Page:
Not correct- the porn DVD industry is huge. Is is not only internet. They are sold in the millions. Put down the pipe yourself.

Financial Times says otherwise.

http://www.ft.com/cms/s/0/2ca67f30-c...b5df10621.html

The industry may be huge but it's shrinking...fast. I've actually seen 1080p porn and it is awful. These are not naurally pretty girls and the extra resolution brings out a lot of details that aren't sexy. Porn is moving onto the Internet and I think everyone is pretty happy about it.
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post #137 of 153
Quote:
Originally Posted by Cory Bauer View Post

They've sold 300,000 xBox HD DVD add-ons as of November. When you consider there's only 370,000 dedicated Blu-Ray players, then 300,000 decided HD DVD players is certainly more than a "blip". Then you've got the other 578,000 standalone HD DVD players sold, plus of course the 3.4 million PS3 owners who ended up with a Blu-Ray player by happenstance (less than half of which who use it obviously - given that Blu-Ray disc sales are twice that of HD DVD, not 4.3 times that of HD DVD). I'm not sure what any of this has to do with what we were talking about though, which was internet accessibility and features.


If you don't appreciate the quality difference, then there's no sense in upgrading. The trouble with this format war is that most consumers don't appreciate the quality improvement over what they have now, so nobody's buying. The only reason HDTVs are really starting to take off is because you can hardly buy a television anymore that isn't HD. I don't think High Definition discs are really going to take off until the same becomes true of DVD players - that playback of all formats just becomes a standard feature, rather than a luxury item.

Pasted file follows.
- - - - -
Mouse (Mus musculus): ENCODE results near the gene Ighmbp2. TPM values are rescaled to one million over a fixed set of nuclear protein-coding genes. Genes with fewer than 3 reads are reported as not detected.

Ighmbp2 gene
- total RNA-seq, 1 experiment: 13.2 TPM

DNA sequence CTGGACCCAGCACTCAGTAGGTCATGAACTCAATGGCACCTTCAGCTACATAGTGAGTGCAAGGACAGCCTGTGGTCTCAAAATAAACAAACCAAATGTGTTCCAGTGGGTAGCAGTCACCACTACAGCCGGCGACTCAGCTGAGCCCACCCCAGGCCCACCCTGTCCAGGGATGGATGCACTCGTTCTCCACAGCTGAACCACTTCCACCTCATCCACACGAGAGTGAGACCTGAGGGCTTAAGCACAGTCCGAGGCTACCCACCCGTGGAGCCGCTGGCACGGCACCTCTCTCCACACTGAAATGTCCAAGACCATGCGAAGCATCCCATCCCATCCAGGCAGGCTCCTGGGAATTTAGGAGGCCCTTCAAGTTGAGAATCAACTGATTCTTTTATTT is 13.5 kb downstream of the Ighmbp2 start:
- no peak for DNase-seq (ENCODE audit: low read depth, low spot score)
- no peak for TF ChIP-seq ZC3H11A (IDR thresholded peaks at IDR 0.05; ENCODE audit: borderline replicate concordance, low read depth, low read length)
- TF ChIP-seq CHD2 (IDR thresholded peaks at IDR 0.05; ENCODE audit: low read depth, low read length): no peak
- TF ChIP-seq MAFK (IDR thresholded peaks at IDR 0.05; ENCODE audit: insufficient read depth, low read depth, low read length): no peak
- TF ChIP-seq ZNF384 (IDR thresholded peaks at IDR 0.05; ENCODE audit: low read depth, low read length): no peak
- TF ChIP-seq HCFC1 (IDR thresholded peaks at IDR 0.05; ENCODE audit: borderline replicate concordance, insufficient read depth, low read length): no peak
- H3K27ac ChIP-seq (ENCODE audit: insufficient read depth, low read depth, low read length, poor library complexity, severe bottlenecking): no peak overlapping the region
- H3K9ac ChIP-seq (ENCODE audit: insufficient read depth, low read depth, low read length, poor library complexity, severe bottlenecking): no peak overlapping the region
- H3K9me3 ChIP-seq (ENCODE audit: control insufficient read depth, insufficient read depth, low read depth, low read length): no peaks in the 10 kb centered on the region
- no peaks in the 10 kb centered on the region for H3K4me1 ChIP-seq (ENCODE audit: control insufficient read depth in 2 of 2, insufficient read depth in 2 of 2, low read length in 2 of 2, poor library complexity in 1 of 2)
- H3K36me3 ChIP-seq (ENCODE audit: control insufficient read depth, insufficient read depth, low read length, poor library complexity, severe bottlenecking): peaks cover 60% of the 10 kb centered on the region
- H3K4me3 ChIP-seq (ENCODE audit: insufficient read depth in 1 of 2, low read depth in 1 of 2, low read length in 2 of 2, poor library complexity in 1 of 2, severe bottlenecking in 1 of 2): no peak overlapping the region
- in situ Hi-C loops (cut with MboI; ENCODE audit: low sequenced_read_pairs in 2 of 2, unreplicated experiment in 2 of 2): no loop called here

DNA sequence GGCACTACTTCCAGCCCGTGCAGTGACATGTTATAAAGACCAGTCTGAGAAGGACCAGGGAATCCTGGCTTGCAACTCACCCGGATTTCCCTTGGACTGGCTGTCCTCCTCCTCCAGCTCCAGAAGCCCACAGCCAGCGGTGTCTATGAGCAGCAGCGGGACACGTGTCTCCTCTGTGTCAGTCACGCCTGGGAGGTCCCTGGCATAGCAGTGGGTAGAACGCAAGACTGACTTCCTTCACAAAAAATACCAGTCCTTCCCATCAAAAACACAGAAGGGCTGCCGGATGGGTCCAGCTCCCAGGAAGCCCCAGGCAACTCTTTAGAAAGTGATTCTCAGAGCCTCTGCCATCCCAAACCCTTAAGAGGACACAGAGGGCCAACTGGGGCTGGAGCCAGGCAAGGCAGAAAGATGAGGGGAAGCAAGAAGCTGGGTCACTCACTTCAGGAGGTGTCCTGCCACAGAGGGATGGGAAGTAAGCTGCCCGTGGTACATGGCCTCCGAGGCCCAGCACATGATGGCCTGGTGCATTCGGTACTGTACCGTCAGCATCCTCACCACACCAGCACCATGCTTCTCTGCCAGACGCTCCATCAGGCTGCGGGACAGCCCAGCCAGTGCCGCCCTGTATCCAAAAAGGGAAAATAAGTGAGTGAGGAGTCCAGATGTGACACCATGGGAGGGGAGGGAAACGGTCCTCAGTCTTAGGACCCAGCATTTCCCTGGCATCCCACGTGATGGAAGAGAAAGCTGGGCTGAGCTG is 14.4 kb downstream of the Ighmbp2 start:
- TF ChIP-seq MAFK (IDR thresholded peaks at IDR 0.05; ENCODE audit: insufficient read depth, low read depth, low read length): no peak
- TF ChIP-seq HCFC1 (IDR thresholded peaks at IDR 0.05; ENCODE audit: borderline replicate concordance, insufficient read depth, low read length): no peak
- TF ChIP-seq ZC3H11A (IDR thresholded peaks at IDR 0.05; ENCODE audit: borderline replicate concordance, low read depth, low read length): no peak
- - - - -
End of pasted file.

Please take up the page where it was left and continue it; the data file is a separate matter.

1999 Senate Hearings on HDTV and the switch over [originally set for 2004] made it a requirement that all televisions sold would have to be HD compliant and affordable to the general consumer.

We haven't seen either yet. They have a year to drive down prices.

They were given an extension to gain ROI and it's been long enough.
post #138 of 153
Quote:
Originally Posted by mdriftmeyer View Post

1999 Senate Hearings on HDTV and the switch over [originally set for 2004] made it a requirement that all televisions sold would have to be HD compliant and affordable to the general consumer.

We haven't seen either yet. They have a year to drive down prices.

They were given an extension to gain ROI and it's been long enough.

Yes it has been long enough. My latest Costco passport has plenty of HDTV options. Nice to see 42" HDTV coming down to $899. My next HDTV is going to be 50" minimum. I don't care if I have to go DLP Rear Projection to get good 1080p performance.
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post #139 of 153
Quote:
Originally Posted by hmurchison View Post